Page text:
You are 32 Weeks and 2 Days 54 days to go…
Every 40 minutes, your baby swallows enough amniotic fluid to fill his stomach, before emptying it back into the amniotic sac.
During this week your baby’s fingernails have become fully
developed and now approach the tips of the fingers. Bathed in amniotic
fluid, the nails are kept very soft: it’s only after birth that your
baby might tend to scratch and need to wear mittens.
Your baby today
Your baby is swallowing
and recycling almost half a liter of amniotic fluid each day. In
addition to providing him with nutrients, especially proteins, this
fluid is important for the healthy development of the gut. Your baby’s
sense of taste is thought to have developed to such an extent now that
if you have eaten spiced food he can distinguish this in the fluid he
Amniotic fluid does not
enter the lungs but travels down the esophagus into the stomach where
it is stored for a short time. At this stage, the stomach fills every 40
minutes, but, from 35 weeks, as the stomach enlarges, this rate slows
down to every 80 minutes. Muscle contractions move the fluid in waves
into the small and then large bowel. As it travels along the bowel,
water is reabsorbed so that only waste material or “meconium,” enters
the colon, the final section of the large bowel. This meconium
accumulates in the large bowel, which is completely full by the time
your baby is born. Babies don’t usually pass meconium before the birth
but do so soon after. Meconium consists mainly of skin cells, lanugo
hairs, and vernix. It has a greenish color due to the presence of
bilirubin, a breakdown product from red blood cells.
… The birth
In the next few weeks,
as you and your partner await your baby’s arrival, you may experience
one or two false alarms, especially if it’s your first baby. A false
alarm can come at any time of the day or night and it won’t respect
important meetings or deadlines.
It can help if you—as well as your partner—familiarize yourself with all the signs that indicate labor may be starting .
If, however, you’re ever in doubt, do contact your doctor to ascertain
that labor has not started, rather than assuming that this is the case.
She will be very experienced in dealing with false alarms and won’t mind
you contacting her.
Having itchy skin on your belly is common: as the skin there stretches and thins, it can become dry. You could try using a moisturizing lotion to soothe this.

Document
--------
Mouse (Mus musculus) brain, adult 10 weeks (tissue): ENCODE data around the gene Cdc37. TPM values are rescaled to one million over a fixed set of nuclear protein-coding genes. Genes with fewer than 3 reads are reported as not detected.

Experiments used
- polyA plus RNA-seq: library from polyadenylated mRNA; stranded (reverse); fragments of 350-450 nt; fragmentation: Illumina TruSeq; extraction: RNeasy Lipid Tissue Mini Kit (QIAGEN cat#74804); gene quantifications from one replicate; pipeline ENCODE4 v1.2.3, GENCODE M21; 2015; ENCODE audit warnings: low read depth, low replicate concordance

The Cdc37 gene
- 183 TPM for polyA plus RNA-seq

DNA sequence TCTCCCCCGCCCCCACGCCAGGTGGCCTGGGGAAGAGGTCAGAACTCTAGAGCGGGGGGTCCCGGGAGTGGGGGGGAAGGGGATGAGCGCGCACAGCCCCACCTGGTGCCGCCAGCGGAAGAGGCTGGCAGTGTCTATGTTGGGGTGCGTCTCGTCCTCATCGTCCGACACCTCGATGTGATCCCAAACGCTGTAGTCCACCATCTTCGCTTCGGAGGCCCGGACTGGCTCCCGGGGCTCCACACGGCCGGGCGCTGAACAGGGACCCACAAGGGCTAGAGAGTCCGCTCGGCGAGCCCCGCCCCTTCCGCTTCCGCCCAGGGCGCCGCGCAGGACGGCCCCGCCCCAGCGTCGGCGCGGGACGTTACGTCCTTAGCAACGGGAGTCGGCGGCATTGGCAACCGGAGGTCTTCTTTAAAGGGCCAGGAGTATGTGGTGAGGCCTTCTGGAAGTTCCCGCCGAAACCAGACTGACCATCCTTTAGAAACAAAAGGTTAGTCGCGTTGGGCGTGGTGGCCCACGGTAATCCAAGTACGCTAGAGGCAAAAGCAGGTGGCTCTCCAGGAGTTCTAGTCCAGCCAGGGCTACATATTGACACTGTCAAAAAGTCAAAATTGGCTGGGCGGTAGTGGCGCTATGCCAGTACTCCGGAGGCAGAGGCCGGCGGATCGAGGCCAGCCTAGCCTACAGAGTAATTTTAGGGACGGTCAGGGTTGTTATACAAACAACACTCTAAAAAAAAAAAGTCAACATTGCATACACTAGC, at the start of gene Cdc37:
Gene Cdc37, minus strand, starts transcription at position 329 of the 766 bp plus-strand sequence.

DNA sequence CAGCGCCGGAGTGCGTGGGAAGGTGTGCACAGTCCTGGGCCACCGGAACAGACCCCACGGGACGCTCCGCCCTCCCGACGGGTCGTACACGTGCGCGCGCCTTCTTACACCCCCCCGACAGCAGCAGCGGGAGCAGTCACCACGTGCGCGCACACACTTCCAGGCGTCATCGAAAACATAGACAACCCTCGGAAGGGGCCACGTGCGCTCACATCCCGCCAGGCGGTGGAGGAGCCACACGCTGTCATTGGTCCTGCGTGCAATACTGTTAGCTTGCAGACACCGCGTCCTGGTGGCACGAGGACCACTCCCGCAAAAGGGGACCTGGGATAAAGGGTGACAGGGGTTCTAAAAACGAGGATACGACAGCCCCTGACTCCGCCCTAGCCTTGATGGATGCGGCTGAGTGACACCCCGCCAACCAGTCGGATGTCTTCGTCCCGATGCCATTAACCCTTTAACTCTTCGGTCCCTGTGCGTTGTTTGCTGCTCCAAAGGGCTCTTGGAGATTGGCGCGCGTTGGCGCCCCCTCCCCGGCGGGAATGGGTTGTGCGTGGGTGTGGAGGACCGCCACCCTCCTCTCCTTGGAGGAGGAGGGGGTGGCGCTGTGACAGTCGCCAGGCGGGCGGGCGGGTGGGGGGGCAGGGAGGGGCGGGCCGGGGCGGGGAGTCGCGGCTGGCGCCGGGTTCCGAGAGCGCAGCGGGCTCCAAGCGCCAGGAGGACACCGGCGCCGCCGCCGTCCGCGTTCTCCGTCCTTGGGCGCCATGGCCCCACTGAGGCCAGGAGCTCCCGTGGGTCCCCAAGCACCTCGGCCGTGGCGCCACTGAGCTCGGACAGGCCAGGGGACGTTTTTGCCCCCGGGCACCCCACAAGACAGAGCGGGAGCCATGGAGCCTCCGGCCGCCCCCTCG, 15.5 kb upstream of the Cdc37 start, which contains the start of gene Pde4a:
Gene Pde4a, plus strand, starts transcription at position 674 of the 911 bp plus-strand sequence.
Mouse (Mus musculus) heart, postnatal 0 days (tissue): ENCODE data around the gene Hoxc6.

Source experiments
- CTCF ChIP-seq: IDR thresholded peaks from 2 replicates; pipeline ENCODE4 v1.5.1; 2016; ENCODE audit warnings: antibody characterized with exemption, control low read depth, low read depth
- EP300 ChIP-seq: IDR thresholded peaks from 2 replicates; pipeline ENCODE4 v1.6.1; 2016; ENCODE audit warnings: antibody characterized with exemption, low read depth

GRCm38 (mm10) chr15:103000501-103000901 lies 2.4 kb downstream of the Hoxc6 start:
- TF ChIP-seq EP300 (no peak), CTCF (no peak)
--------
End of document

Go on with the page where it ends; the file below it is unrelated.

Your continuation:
If, however, you have
severe itching on your abdomen, or on the palms of your hands or soles
of your feet, see your doctor. This itching can be a sign of obstetric cholestasis,
a rare pregnancy condition involving the liver, which causes bile salts
to enter the bloodstream, making the skin (especially on the hands and
feet) itchy, although there is no rash. The condition may also cause a
vitamin K deficiency. Vitamin K helps the blood to clot, so a deficiency
increases the risk of bleeding for both mother and baby. Medication to
bind the bile salts and vitamin K supplements are effective treatments.
Some studies suggest early induction of labor (at around 37 weeks) helps
avoid complications. The condition resolves after delivery, usually
without any long-term liver damage.
You are 32 Weeks and 3 Days 53 days to go…
As your belly grows, it’s normal to feel you want to support it when you’re walking around.
Your baby’s position in the uterus is influenced by your own
posture. Gravity has some effect on your baby, so whether you are
standing or sitting, and which side you lie down on affects the way your
baby’s back is turned and which side he rolls onto.
Your baby today
You’ve probably had to change
the way that you exercise by now due to your growing abdomen. You may
well have had to replace jogging on the treadmill, for example, with
going for long, brisk (or not so brisk!) walks. If you find that even
walking makes your belly and pelvis sore or uncomfortable, you may find
you naturally hold up your belly with your hands to try to give it some
extra support and to give your pelvis and back a break. Some women say
it feels as if the baby “might fall out.”
You might want to
invest in a pregnancy support band; made of stretchy fabric, this useful
item supports the belly and can help prevent lower back pain.
Walking at a comfortable pace
when you are heavily pregnant will cause your belly to shift around and
your instinct may be to support your baby with your hands.
Buying a baby monitor
There are hundreds
of monitors on the market, so choosing one can be daunting. Although
monitors vary, they have the same basic components—a minimum of two
units: one to transmit your baby’s sounds, and one that stays with you
so that you can hear if your baby is crying or fussing.
include: video screens, a moving lights-sound display, low power and
out-of-range warnings, the option to use electricity or batteries, a
talk-back function, and a temperature sensor. Some have a night-light
function. With all these features available, your choice largely depends
on your personal preferences and your budget. If your house is small,
you don’t necessarily need one.
… Your baby
Repositioning your baby
Your movements during late pregnancy
can affect the position of your baby. Ideally, he’ll lie head down,
facing your back, with his chin tucked into his chest. You can encourage
this optimum fetal position by:
Spending time on all fours, wiggling your hips from side to side; or arch your back, then drop your spine down.
Sitting with your knees lower than your pelvis, and your body tilted slightly forward.
Kneeling on the floor, leaning over a beanbag, cushions, or birth ball.
Sitting on a birth ball, with your legs positioned slightly apart and knees lower than your hips, then rocking your pelvis.
Assuming the tailor pose:
sit on the floor with your back straight and the soles of your feet
together. Let your knees fall to the side and rest your elbows on your
Swimming: breaststroke helps to open the pelvis.